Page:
Monday, November 18, 2013

DECI members yet to be refunded, BOT claims of DPP appeal

AT Least over 400,000 members of the defunct Development Entrepreneurship for Community Initiative (DECI) are yet to be refunded with their money which they had sown as seeds in the company before it seized its operation. The company’s dissolution was ordered by the Kisutu Resident Magistrate’s Court in Dar es Salaam three months ago after the firm’s leaders were convicted of an offense of operating a pyramid scheme contrary to Section 911 8(2) of the Banking and Financial Institutions Act number 5 of 2006 when brought before the court.  The leaders were alleged to have conducted an illegal pyramid scheme whereby they solicited money from people and promised huge returns in the form of interest on money sown. The scheme was made operational in the country on different dates between 2007 up to when the police impounded their premises in March 2009 at their headquarter offices located at Mabibo area in Dar es Salaam. Among orders given by the magistrate in his ruling included a directive to the Bank of Tanzania (BoT) to refund members of the public who owed the company over Sh. 92bn/- after they had sown seeds with the company before it seized its operation. The court’s order followed a verdict given by Resident Magistrate Stuart Sanga in mid August this year after four officials of the organization were convicted to pay a fine of 21m/- each or go to serve a custodian sentence of six years in default of paying the fine.  This was after the court had allegedly found them guilty of operating against the country’s financial regulations. In his judgment, he also directed the Bank of Tanzania (BoT) to confiscate all accounts at various banks opened for the institution and seize all other assets owned by the company. According to the magistrate, the BoT should find ways of refunding frustrated members who had their money sown as seeds upon verification of required receipts.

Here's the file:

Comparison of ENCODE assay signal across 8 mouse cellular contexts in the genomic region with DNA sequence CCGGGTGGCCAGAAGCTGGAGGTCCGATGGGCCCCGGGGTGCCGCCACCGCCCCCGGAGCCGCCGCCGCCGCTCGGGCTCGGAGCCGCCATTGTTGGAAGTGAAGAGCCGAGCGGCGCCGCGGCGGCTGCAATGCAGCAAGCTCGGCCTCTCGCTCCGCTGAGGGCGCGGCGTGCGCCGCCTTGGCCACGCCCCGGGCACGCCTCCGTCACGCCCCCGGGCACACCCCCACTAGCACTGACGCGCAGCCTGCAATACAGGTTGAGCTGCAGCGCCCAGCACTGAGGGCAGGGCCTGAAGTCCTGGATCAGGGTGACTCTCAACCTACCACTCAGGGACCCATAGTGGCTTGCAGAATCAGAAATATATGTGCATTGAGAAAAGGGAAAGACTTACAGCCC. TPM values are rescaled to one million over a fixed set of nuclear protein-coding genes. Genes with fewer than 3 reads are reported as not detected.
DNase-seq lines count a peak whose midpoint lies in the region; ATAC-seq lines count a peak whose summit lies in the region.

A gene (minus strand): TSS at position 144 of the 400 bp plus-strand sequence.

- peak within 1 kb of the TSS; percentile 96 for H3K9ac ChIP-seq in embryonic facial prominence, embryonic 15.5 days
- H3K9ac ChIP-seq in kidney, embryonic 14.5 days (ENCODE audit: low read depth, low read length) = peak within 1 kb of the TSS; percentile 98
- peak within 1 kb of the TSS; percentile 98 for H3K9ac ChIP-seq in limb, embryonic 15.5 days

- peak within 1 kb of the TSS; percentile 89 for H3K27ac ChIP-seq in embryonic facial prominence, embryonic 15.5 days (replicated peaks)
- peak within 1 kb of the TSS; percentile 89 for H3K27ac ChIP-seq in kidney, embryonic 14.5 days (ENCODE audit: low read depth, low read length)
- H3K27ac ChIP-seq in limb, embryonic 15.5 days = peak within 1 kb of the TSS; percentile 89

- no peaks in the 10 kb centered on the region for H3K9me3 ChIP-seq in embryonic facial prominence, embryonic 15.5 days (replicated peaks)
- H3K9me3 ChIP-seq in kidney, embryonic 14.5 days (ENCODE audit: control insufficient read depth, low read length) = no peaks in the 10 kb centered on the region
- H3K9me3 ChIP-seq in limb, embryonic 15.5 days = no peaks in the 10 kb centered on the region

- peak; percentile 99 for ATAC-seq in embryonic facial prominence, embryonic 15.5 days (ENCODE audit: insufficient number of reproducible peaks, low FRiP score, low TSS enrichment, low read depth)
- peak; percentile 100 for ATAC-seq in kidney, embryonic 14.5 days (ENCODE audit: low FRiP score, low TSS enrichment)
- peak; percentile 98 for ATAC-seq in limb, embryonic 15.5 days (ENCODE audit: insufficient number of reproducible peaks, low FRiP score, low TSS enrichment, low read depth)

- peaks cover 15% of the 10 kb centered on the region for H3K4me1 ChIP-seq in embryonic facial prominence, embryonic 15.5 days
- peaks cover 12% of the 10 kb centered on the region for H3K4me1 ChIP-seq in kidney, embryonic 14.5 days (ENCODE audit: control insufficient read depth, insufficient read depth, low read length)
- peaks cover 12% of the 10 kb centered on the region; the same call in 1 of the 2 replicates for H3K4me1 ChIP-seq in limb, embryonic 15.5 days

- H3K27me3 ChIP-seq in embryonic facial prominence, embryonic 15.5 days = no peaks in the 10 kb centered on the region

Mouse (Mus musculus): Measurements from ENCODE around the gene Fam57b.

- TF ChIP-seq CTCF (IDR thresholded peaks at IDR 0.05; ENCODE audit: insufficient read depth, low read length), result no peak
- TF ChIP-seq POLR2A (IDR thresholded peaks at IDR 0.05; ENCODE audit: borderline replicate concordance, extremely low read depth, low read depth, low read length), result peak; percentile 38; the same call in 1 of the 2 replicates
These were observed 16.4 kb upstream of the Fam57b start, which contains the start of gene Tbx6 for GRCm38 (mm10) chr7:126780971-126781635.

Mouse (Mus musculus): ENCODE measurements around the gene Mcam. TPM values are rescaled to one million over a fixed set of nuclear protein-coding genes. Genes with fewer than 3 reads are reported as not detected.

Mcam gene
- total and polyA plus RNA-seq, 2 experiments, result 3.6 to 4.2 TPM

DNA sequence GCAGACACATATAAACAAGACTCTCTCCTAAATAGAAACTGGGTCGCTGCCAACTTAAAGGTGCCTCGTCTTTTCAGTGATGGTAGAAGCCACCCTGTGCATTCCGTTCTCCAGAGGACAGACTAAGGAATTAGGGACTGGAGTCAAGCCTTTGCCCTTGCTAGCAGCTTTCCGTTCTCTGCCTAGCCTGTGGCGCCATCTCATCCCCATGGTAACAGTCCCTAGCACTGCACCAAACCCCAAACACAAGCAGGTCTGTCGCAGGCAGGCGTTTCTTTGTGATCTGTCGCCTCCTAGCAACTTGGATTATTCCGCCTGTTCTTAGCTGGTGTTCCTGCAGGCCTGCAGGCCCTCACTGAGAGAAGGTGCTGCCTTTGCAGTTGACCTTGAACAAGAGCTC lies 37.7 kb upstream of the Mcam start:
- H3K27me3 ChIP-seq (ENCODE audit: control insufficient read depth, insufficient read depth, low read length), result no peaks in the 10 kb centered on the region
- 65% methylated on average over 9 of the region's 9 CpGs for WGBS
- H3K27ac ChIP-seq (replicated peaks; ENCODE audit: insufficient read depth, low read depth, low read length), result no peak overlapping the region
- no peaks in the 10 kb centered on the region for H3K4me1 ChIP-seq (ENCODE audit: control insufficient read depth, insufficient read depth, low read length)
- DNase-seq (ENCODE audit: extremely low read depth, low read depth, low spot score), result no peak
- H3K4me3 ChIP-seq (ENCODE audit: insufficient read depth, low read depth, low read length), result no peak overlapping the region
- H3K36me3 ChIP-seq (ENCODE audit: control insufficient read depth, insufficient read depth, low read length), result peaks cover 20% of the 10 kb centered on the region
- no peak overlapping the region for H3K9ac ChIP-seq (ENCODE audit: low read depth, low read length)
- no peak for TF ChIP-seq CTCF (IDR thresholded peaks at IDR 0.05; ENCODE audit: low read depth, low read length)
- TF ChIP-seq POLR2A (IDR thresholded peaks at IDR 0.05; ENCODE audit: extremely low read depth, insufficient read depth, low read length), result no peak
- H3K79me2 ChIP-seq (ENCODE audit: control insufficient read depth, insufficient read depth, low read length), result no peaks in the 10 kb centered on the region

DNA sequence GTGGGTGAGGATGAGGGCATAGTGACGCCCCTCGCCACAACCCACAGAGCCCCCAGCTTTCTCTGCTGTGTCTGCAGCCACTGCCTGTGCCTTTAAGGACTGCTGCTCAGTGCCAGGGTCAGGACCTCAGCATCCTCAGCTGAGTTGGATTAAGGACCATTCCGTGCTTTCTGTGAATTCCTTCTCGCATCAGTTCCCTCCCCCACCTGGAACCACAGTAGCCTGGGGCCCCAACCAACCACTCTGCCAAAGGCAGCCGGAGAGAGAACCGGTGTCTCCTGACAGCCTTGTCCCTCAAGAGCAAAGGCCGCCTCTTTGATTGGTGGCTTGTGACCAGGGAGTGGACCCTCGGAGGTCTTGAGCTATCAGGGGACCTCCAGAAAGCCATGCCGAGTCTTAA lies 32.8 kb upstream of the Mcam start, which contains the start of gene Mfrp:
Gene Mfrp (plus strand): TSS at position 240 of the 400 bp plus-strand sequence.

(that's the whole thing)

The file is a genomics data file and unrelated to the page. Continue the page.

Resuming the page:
An aerial view of the twin tower buildings of the Bank of Tanzania in Dar es Salaam.

However, a follow up was made by this paper following the matter with a view to find out how far has the BoT gone in the execution of the court’s order and found out that, no single payment is already settled to members as ordered by the court. When contacted for comments, the BoT’s Deputy Governor Lila Mkila said that immediately after the judgment on the DECI case, the Director of Public Prosecutions (DPP) preferred a notice of appeal to High Court. He further noted that, following this notice which was filed on 23rd August, unless the appeal is determined otherwise the BoT cannot execute the order. Mkila responded after this paper had earlier sent a request of information to the Governor of the Central Bank of Tanzania with a view to see how the BoT has executed the court’s order for the interest of DECI members. In addition to his response, Mkila also noted that, the BoT has in place various tools to ensure that the financial system remains safe and sound in the country. He further noted that, the BoT carries out periodic off-site and on site examinations of the institutions to enforce compliance on the provisions of the Acts and Regulations set. Mkila said when asked by this paper to clarify what strategic measures or stringent conditions which have so far been imposed by the BoT in order to ensure that other financial institutions do not break further financial regulations just like what DECI had committed. This he said included strict adherence to other two provisions namely the Banking and Financial Institutions Acrt 2006 and the Banking and Financial Institutions Regulations 2008. DECI was a financial institution which was initially established with a view to provide credit facilities and undoubtedly violated the rules of its basic operation for which it was registered, and embarked on a pyramid scheme. According to media reports, by May 14, 2009, at least half a million people had sunk billions of shillings into the scheme, some having borrowed from banks, rickety family budgets and savings and credit cooperative societies for the purpose.

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